27 May 2010

Android Cloud To Device Messaging

[This post is by Wei Huang, who helped implement this feature. — Tim Bray]

In the just-launched Android 2.2, we’ve added a new service to help developers send data from servers to their applications on Android phones. Android Cloud to Device Messaging (C2DM) makes it easier for mobile applications to sync data with servers.

Most of the useful applications on your mobile phone use the Internet to keep users connected. Traditionally, many apps use polling to fetch data periodically. POP mail clients, for example, connect to the server every 15 minutes or so. Polling is fairly easy to implement, and works well in many situations. It’s tricky, though, to select the frequency: Poll too often, you may not see any new data, and create unnecessary stress on the server and network. Poll too rarely and the data on the device may become stale. Polling is especially problematic on mobile devices, because it consumes precious network bandwidth and battery life.

Having the server push messages to the client asynchronously may be a superior choice for getting the latest data to your applications, resulting in fresher data and more efficient use of the network and your battery. However, it’s also tricky to implement a good push solution, and it isn’t free as there is some overhead in maintaining the required connection. On a mobile device like an Android phone, implementing applications to receive these messages is tricky; you have to worry about patchy network coverage and zombie connections created when the wireless carrier’s routers time out connections that are idle for too long.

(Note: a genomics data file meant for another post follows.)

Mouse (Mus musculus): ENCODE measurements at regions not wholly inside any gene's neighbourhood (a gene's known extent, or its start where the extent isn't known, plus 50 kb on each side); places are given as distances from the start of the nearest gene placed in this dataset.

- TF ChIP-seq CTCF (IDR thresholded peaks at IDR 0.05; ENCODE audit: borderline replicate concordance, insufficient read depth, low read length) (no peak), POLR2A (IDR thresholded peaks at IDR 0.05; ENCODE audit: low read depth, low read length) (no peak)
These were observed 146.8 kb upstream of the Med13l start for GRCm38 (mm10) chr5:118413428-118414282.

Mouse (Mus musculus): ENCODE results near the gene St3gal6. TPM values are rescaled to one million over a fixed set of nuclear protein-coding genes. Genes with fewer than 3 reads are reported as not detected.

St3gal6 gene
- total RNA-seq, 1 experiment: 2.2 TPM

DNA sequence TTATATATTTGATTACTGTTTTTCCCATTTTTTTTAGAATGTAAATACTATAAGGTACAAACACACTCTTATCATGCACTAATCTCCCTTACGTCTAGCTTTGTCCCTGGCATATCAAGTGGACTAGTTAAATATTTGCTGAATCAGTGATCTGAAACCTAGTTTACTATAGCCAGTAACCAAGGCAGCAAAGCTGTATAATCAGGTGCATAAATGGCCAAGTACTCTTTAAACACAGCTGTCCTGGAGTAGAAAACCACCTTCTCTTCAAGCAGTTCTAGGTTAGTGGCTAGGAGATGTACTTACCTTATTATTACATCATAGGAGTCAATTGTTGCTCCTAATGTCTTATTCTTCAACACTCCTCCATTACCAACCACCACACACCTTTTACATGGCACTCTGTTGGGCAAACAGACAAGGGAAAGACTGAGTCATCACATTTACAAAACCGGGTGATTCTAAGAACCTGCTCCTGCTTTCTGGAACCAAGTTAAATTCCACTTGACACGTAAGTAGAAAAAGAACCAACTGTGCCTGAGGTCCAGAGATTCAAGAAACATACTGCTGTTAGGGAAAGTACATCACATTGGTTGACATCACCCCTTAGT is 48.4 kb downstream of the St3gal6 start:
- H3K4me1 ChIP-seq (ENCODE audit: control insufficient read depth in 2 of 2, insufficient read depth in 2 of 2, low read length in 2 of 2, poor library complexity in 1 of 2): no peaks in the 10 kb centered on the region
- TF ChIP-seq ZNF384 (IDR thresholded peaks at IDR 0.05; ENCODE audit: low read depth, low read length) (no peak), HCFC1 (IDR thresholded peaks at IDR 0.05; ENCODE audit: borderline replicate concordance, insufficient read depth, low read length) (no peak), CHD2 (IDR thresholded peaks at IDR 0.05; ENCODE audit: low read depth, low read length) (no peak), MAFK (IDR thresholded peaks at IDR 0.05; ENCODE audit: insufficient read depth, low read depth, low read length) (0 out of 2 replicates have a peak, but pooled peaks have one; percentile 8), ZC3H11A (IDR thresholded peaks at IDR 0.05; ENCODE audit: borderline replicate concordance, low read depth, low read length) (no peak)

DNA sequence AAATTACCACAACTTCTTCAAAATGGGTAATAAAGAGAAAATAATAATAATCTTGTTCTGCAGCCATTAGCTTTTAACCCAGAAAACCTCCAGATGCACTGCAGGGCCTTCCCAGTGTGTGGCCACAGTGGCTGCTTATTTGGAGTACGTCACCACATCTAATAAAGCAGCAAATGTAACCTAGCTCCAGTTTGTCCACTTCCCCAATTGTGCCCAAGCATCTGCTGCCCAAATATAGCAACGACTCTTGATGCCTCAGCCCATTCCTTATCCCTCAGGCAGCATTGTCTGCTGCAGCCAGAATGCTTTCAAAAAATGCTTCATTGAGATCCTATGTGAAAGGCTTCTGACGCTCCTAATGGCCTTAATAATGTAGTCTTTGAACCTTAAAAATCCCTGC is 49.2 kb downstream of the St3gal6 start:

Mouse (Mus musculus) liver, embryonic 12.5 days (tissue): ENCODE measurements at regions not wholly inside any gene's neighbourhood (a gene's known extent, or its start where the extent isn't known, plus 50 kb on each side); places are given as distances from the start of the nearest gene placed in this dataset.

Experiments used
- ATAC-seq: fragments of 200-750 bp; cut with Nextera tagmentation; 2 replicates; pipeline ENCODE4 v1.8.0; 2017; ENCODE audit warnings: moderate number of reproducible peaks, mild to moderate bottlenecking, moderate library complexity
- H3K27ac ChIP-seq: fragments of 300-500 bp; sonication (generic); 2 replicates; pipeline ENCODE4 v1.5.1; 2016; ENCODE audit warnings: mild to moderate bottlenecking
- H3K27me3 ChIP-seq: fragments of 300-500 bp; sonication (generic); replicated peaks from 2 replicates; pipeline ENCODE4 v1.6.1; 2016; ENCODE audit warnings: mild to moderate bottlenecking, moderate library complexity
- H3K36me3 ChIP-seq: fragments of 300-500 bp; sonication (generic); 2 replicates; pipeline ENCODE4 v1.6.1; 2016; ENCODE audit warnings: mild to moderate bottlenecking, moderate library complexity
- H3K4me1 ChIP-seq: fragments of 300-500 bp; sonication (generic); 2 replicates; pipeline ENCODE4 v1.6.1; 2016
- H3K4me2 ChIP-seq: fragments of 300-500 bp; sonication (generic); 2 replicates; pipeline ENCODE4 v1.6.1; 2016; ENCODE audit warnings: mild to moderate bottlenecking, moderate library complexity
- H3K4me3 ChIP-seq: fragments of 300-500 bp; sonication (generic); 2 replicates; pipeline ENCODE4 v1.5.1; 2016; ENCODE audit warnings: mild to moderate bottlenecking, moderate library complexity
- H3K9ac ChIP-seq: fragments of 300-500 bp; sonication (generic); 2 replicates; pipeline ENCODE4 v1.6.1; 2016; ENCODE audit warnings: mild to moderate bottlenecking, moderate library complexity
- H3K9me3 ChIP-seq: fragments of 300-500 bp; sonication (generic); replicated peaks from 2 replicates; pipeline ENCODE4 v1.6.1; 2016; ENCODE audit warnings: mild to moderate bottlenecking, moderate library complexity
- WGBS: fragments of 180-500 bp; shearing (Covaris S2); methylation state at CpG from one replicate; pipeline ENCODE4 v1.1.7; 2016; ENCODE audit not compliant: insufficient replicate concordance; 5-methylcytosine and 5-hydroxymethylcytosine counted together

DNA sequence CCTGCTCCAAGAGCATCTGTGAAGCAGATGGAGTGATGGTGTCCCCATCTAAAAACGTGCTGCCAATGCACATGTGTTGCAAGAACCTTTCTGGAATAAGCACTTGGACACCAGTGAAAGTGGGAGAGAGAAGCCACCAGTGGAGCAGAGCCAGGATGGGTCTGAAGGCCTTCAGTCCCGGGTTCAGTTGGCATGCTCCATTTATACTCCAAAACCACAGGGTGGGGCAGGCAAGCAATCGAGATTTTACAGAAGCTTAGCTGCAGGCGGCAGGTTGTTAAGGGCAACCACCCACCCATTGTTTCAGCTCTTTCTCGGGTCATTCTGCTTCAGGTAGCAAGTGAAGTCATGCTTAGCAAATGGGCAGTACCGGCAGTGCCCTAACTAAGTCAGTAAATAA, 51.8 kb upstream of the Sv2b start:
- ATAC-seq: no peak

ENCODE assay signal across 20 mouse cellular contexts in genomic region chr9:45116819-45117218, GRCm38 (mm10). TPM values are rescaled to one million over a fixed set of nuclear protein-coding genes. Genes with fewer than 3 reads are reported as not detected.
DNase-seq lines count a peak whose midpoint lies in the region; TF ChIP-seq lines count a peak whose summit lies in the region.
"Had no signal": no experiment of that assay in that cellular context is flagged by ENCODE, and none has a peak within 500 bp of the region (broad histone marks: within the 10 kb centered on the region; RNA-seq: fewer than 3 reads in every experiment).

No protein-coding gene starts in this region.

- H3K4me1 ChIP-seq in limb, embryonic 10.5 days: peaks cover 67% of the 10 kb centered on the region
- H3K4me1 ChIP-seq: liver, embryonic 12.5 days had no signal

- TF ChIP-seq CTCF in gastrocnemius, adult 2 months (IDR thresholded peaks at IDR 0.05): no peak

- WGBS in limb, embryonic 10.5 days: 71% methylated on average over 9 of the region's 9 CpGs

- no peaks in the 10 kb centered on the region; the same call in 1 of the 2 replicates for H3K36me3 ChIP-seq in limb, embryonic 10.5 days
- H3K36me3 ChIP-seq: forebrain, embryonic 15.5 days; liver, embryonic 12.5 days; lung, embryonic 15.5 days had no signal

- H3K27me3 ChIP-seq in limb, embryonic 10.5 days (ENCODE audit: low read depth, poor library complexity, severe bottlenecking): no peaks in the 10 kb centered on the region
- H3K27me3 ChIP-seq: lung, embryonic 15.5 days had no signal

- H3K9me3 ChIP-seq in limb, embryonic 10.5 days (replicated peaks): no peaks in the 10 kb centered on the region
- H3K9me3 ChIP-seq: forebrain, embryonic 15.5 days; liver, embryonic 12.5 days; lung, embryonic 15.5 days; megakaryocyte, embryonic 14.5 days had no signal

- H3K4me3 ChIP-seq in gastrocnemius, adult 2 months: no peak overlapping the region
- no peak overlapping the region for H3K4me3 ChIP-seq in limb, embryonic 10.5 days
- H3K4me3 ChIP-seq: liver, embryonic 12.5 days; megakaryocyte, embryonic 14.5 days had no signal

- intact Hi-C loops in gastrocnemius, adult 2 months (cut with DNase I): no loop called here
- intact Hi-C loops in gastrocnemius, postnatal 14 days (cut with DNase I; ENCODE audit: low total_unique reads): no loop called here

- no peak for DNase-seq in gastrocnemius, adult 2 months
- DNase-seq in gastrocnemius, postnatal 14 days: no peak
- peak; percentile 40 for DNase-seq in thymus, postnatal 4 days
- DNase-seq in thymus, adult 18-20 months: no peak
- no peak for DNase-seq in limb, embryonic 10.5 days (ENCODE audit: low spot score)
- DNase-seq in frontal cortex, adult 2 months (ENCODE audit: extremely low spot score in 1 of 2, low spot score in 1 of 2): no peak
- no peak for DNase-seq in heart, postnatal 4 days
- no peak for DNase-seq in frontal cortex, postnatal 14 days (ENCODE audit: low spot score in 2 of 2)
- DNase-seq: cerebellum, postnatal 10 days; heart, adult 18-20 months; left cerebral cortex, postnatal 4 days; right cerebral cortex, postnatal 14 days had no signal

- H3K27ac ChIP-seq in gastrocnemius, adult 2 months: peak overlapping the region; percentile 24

Many of the Google applications on Android already use push to keep their data fresh, for example Gmail, Contacts, and Calendar. Starting with Android 2.2, C2DM allows third-party developers to use the same service the Google apps do.

Here are a few basic things to know about C2DM:

  • It requires Android 2.2; C2DM uses Google services which are present on any device running the Android Market.

  • It uses existing connections for Google services. This requires the users to sign into their Google account on Android.

  • It allows 3rd party servers to send lightweight data messages to their apps. The C2DM service is not designed for pushing a lot of user content; rather it should be used like a “tickle”, to tell the app that there is new data on the server, so the app can fetch it.

  • An application doesn’t need to be running to receive data messages. The system will wake up the app via an Intent broadcast when the the data message arrives, so long as the app is set up with the proper Intent Receiver and permissions.

  • No user interface is required for receiving the data messages. The app can post a notification (or display other UI) if it desires.

It’s easy to use the C2DM API. Here is how it works:

  • To enable C2DM, an application on the device registers with Google and get a registration ID, and sends the ID to its server.